JKH: I'll have a go at that (no doubt Nick will add more insight too).
The multiplier effect depends on the extent to which Ricardian equivalence holds. If it holds perfectly - i.e. people expect all increase in income to be eaten up by future tax increases - then the multiplier effect should in theory be zero.
However, the truth of Ricardian equivalence also depends on the multiplier effect! Full Ricardian equivalence is based on the idea that national income will not be affected by a stimulus. If instead the stimulus does increase income, then future tax revenues will be increased automatically, partly offsetting the marginal tax rises that are expected. And does the stimulus increase income? Well, that depends on the multiplier effect!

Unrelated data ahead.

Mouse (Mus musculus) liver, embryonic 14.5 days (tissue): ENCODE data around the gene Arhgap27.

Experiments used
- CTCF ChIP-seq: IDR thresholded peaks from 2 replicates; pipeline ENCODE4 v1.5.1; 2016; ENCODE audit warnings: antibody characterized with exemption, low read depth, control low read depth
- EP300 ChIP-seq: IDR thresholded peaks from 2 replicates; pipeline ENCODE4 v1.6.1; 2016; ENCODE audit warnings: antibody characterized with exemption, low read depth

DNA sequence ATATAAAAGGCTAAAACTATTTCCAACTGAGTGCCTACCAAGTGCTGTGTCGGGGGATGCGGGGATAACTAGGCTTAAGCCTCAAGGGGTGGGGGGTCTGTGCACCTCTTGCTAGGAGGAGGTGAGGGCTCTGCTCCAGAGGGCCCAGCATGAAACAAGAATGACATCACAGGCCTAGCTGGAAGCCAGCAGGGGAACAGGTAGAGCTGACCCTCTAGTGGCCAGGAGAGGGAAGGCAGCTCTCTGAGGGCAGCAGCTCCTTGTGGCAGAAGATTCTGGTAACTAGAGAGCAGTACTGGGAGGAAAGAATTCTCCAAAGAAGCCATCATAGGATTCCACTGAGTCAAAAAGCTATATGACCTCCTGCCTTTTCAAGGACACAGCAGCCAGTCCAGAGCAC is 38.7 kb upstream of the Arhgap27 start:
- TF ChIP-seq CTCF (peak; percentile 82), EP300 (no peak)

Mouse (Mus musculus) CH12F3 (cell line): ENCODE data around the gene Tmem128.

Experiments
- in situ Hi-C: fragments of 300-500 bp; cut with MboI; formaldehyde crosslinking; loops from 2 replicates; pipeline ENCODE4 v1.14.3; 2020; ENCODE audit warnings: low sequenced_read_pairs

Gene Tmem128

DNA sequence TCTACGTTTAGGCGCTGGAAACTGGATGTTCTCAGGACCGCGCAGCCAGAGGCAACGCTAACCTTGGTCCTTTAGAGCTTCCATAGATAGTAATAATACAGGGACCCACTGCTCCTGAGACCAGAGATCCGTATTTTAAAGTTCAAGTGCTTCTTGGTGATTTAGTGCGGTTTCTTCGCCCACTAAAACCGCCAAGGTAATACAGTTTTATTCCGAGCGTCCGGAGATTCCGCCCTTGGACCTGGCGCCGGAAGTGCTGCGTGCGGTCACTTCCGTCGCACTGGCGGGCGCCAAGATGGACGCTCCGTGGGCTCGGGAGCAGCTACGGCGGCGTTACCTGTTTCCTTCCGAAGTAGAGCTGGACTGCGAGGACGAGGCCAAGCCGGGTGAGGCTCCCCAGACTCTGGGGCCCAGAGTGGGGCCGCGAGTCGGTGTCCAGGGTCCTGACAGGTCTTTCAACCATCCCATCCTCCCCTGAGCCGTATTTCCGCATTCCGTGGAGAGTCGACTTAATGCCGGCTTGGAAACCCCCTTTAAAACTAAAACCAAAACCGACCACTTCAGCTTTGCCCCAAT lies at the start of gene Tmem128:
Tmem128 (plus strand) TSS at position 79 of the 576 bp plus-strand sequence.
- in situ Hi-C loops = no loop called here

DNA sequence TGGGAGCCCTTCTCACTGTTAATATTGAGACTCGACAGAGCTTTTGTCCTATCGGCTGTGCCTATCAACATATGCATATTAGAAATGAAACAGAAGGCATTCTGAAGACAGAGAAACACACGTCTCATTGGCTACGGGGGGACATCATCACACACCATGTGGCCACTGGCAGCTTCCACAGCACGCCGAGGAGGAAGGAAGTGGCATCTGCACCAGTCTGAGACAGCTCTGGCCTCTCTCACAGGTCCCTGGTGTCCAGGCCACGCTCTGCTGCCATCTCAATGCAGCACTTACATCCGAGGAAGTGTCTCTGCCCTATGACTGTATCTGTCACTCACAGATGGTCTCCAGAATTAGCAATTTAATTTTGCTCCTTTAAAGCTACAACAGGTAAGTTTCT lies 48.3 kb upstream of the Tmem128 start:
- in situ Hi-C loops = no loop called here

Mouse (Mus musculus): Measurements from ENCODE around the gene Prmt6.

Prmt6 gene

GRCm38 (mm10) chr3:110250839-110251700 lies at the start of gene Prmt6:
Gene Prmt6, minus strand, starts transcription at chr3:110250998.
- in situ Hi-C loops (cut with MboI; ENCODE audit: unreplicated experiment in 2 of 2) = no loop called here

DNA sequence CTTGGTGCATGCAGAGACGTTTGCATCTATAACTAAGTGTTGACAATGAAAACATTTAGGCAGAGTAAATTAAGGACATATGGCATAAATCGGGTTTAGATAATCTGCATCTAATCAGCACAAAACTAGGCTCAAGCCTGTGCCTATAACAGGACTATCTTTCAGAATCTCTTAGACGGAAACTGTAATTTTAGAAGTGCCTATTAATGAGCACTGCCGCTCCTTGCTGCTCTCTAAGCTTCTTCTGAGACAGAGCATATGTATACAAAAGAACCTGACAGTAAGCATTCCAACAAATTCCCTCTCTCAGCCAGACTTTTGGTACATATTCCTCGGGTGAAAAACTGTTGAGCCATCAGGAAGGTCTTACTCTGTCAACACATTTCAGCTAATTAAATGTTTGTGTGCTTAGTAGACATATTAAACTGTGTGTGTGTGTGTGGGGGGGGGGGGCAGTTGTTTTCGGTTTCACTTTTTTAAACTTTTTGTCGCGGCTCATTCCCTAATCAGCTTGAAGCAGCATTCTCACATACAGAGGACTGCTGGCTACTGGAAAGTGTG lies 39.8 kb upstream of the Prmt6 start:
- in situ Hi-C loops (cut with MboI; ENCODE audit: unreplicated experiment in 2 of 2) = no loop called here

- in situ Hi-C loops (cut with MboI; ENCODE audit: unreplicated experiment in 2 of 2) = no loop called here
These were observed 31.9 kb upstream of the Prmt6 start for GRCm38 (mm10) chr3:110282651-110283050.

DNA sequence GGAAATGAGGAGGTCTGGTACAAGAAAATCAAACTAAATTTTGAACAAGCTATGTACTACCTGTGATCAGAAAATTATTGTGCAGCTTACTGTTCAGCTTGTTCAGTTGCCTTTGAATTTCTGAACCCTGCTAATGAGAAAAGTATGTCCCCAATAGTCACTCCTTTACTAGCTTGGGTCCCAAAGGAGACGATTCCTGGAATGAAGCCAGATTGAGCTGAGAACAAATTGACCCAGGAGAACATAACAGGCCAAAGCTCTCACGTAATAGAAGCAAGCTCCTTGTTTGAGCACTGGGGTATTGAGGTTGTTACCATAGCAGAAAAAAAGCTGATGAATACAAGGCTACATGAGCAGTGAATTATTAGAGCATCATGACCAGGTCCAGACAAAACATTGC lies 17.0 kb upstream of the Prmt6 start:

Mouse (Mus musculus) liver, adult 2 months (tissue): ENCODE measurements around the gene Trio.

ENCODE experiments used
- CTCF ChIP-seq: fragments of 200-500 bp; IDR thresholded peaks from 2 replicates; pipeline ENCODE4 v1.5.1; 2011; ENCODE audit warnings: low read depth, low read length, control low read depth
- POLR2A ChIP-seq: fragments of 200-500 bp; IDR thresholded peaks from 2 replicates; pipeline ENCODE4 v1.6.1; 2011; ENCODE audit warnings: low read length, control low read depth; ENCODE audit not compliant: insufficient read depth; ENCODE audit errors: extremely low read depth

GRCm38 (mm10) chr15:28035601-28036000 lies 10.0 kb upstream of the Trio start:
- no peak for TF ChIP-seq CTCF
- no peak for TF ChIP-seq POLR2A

Although I haven't worked out the mathematics, I expect there would be at least two stable equilibria: one where Ricardian equivalence is complete and self-fulfilling, and another where it is not complete and also self-fulfilling.
My choice between them is to throw in the fact that at least some people do not rationally optimise their lifetime predicted income, and therefore a stimulus will have at least some effect for those people. This is enough to give a non-zero multiplier, which in turn means Ricardian equivalence in its traditional sense will not hold, and thus the rational expectation of the investor should be for increasing income.